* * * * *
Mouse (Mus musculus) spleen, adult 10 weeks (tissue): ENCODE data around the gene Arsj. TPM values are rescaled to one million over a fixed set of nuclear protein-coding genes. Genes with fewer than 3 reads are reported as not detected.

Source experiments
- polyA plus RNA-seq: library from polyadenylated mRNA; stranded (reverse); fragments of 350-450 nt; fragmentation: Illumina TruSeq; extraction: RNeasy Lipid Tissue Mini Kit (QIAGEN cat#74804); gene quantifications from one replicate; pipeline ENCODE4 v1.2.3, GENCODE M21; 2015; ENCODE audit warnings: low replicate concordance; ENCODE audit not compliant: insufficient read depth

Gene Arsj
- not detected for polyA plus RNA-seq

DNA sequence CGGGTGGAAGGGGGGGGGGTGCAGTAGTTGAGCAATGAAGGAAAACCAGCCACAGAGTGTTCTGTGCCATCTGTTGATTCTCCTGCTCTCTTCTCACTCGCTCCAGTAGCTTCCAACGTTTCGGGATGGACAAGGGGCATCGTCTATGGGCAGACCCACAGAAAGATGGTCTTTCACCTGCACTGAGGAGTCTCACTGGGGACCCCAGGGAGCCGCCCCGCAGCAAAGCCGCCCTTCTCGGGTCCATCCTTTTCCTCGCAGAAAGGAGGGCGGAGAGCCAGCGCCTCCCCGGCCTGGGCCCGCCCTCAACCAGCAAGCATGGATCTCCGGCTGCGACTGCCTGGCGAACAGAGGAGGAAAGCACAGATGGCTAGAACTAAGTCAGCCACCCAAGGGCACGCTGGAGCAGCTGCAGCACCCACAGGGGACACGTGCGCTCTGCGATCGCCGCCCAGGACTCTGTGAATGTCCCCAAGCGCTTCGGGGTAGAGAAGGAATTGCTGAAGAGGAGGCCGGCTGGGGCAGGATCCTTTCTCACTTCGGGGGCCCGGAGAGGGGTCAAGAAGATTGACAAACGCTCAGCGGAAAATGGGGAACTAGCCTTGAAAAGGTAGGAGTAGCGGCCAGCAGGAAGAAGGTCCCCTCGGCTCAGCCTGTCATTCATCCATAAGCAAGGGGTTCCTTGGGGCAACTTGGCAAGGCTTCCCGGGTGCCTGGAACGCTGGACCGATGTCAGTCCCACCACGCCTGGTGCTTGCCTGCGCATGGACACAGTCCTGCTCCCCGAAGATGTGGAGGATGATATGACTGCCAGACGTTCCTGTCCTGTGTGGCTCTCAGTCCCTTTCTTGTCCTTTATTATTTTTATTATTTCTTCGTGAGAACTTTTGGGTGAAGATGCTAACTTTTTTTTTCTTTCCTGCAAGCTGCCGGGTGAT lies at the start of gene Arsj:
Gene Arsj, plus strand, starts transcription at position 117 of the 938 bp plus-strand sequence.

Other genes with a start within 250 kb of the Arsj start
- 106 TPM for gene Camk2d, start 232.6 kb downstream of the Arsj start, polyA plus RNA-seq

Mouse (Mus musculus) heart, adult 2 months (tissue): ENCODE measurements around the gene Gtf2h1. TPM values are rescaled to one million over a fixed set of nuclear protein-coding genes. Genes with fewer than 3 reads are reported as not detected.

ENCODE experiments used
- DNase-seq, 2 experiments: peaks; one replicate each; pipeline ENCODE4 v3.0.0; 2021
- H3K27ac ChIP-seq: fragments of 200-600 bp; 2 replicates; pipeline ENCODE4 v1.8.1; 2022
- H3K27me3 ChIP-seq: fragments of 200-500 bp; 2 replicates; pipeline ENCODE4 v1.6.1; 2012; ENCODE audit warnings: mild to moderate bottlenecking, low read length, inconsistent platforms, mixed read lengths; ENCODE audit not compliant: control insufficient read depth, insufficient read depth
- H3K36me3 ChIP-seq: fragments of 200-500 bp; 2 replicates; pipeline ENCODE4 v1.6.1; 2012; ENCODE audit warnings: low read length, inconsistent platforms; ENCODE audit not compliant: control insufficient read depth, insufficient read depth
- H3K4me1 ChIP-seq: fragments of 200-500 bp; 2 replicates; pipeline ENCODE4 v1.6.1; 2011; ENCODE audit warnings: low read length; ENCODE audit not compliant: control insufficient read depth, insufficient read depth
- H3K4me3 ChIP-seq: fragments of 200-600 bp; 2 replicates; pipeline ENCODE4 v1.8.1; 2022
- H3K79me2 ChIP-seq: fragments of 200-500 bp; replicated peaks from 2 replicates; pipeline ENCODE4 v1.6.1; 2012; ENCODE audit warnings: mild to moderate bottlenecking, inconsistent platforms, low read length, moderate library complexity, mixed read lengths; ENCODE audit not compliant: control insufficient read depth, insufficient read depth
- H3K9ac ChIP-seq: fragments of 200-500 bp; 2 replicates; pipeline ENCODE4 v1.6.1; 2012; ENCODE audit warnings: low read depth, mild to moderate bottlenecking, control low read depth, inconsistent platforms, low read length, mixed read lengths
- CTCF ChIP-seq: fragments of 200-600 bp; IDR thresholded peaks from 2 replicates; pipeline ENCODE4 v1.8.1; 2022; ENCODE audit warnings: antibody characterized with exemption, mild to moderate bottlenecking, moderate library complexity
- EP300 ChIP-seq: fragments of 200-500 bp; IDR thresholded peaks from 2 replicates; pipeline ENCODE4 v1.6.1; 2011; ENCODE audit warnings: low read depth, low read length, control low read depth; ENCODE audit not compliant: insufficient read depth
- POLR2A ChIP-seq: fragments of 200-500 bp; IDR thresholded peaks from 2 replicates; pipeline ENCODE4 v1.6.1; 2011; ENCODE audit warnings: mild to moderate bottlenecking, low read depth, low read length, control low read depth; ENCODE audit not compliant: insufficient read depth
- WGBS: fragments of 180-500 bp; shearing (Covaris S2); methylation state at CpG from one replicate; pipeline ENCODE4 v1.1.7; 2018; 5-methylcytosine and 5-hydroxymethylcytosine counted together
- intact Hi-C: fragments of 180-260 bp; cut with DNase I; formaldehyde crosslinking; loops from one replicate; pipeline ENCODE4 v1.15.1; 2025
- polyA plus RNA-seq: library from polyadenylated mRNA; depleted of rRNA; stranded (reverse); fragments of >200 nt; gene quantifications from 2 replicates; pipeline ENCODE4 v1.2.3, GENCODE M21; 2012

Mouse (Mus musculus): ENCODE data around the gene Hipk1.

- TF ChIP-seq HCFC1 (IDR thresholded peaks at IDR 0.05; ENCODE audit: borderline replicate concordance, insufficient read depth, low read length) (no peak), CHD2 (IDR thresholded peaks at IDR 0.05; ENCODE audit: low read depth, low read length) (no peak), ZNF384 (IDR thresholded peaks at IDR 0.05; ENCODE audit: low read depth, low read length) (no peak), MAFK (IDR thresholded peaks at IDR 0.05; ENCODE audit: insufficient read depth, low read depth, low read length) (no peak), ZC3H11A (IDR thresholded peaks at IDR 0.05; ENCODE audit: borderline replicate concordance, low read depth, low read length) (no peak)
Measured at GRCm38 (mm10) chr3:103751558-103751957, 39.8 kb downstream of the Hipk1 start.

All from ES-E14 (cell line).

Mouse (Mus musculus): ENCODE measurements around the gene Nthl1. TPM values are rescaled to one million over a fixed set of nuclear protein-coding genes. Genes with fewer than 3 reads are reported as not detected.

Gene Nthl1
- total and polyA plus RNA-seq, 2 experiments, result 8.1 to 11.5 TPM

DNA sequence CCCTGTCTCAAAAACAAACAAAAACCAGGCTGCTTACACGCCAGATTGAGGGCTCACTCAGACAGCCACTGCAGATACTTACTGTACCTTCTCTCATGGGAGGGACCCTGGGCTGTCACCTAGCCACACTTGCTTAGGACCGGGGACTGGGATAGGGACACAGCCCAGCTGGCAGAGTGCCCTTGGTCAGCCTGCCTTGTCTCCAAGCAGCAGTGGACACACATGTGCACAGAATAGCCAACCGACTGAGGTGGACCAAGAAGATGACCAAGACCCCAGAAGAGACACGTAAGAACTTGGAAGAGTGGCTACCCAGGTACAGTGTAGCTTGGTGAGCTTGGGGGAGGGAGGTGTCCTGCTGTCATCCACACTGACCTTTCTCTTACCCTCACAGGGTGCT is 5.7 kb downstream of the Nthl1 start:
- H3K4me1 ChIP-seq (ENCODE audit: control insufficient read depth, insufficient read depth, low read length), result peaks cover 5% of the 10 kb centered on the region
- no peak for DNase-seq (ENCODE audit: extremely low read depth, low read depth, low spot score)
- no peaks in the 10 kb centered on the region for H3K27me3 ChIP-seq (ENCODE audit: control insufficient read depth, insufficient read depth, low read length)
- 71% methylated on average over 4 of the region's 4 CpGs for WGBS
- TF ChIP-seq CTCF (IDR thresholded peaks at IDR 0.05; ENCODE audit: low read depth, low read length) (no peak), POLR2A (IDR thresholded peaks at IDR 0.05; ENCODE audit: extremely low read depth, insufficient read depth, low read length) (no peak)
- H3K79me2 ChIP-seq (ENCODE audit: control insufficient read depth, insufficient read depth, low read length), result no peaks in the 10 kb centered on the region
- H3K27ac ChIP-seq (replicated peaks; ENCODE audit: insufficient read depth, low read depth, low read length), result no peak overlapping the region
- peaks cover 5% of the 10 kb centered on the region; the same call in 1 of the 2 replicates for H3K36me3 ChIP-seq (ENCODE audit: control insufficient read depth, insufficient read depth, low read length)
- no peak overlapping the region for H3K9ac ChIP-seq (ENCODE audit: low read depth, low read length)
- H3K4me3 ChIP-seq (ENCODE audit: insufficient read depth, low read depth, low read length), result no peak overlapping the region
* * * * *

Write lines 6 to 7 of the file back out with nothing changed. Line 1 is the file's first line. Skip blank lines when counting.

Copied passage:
DNA sequence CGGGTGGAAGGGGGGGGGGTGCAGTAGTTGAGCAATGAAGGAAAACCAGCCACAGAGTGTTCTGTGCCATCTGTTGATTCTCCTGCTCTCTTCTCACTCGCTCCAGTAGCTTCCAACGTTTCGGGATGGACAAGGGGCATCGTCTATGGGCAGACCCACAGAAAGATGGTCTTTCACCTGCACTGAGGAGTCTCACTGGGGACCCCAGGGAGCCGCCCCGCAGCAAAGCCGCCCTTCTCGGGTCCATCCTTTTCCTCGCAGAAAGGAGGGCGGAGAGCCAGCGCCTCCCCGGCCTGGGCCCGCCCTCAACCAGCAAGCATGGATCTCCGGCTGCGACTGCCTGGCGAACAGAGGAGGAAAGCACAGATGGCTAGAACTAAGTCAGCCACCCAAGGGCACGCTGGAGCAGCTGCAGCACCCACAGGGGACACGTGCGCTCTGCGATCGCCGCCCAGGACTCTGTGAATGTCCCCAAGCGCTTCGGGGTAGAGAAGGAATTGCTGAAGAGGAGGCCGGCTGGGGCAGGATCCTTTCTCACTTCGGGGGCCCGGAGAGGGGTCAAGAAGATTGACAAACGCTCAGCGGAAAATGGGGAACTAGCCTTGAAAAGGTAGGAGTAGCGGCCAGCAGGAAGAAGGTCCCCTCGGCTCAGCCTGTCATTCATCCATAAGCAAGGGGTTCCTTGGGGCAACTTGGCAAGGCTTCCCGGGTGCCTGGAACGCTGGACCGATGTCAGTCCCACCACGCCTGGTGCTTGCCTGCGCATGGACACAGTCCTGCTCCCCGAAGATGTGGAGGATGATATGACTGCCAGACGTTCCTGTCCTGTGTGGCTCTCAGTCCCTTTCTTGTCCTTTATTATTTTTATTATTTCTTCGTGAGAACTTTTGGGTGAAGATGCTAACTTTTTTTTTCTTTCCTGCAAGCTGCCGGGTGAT lies at the start of gene Arsj:
Gene Arsj, plus strand, starts transcription at position 117 of the 938 bp plus-strand sequence.